Boost is still powered by destruction, be it vehicles or objects. Unfortunately you get very little boost by destroying things. Most of your boost comes from moving through checkpoints. An additional bar represents a new idea called Supermove. This is earned by doing jumps and can only be used when the meter is full. Supermove gives your vehicle incredible weight for a few seconds. Cars are subsequently destroyed if they ram you from behind and others will explode if you nudge them. Supermove is a decent idea that can be fun to use if you time it correctly.
The speed mode is awful too
The tracks are not interesting even if Team 6 has looked at previous FlatOut games. Some are located in lumber mills, suburbs and even an aqueduct. All familiar locations bring back memories of the better games in the series. There are some displays of environmental destruction, perhaps influenced by games like Motorstorm: Apocalypse. Landslides, meteors, tornados and even helicopters will appear on tracks. One outrageously hilly track has a moving train that causes a reset if you so much as graze it. These are mostly presentation features and they fail due to the amateur visuals. Most of the tracks are boring and the same could be said for the stunts.
The stunts are simplistic and ineffective additions to the franchise. No bowling, no darts, no football, no pond skipping and no curling. Generally you just drive fast, eject your ragdoll and hit a target. You will need to steer and nudge your ragdoll like before, but it seems more about luck than skill. Occasionally if you eject when crashing, the ragdoll flies backwards for laughs. Stunts involve jumping a small crest, moving through a rotating windmill and playing some mini golf. Some are absurdly easy, taking just one try to get the highest score. However I could not complete second last stunt after dozens of attempts in different vehicles.
Stuck under the track, 302m jump!
Multiplayer works for the third game but the lack of players and poor controls prevents enjoyment. To actually turn your vehicle you send messages to the host of the game. Then you wait a short time, maybe one second, before your vehicle actually turns in front of you. Although this results in accurate collisions it makes the racing controls horrific. You are just not able to make small corrections in real time. Instead you have to make all your turns seconds before the corners arrive. This goes along with the problems that carry over from the single player.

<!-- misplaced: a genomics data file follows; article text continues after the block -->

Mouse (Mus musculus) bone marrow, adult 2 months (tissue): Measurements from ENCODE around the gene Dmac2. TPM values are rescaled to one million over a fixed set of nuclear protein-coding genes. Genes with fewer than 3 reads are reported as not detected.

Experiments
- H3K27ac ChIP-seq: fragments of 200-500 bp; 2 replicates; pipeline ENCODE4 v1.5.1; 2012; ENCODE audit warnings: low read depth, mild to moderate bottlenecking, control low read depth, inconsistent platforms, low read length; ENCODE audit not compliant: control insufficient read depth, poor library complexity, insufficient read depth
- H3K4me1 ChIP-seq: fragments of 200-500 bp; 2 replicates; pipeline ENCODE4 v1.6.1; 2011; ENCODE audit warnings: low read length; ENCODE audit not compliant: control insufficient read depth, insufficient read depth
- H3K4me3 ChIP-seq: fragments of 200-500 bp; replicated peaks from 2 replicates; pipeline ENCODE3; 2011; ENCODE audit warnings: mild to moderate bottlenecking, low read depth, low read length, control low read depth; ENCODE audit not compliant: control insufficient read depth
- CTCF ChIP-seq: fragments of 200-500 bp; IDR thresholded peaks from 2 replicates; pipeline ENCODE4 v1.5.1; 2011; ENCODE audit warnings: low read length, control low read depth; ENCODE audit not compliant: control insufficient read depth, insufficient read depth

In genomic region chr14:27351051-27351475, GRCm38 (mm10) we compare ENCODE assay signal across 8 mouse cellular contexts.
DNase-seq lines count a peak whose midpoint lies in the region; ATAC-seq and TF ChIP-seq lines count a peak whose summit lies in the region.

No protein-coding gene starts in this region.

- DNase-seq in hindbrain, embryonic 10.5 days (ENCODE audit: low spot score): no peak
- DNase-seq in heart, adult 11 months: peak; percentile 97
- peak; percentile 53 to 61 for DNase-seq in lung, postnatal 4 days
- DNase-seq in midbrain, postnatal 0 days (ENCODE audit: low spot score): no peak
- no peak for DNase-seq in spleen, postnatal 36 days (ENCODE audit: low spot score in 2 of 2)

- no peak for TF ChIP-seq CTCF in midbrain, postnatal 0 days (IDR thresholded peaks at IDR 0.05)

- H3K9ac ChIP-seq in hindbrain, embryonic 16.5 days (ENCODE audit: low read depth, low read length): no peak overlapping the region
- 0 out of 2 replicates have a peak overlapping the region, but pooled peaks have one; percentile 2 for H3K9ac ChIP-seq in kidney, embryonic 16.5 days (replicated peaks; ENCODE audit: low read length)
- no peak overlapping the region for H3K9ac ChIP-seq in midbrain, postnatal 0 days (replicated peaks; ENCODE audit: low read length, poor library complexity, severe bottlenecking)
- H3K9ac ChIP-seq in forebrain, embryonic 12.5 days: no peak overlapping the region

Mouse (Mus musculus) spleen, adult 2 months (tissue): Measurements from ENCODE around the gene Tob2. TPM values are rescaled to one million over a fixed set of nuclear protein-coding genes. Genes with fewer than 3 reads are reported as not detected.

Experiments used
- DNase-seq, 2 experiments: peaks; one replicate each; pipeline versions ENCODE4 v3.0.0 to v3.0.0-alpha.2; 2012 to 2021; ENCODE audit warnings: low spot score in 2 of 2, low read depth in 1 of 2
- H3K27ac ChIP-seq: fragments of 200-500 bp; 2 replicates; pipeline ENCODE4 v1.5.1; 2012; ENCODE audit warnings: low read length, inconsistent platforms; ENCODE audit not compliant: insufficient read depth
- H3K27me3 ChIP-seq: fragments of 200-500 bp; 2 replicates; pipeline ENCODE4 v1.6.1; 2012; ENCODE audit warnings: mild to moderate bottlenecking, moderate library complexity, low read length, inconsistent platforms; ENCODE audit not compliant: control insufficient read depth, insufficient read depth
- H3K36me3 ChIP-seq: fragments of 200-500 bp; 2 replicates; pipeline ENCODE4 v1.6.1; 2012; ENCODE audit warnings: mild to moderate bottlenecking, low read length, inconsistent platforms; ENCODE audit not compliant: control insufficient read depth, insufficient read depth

The best part of FlatOut 3 is that it’s occasionally so bad it’s funny. Seeing groups of cars crammed together around the base of a stairway lap after lap will raise a chuckle. Being stuck in the ground during a multiplayer game will have you in fits of laughter. Spawning on top of another vehicle during a stunt will probably freak you out before they both explode. You might even fly through a wall like it wasn’t there. Some multiplayer races even tell you that you are driving the wrong direction when you are clearly not. If you do finish an online race there is a chance the scoreboard will say that you crashed out anyway.
Nobody playing FlatOut 3 wins anything, remember that
If games could be reviewed on intent then FlatOut 3 would receive a passing grade. It does try to pay homage to the previous games but only succeeds in rare cases. Games are reviewed on execution, this means FlatOut 3 a failure to the franchise and genre as a whole. Bugbear and ex-Empire Interactive employees would be disappointed to see such a fine series crash out. This is not a game you want to buy at $30. It’s not even worth your time if you get it for free. There are dozens of free games and mods that are more enjoyable and more polished than this abomination.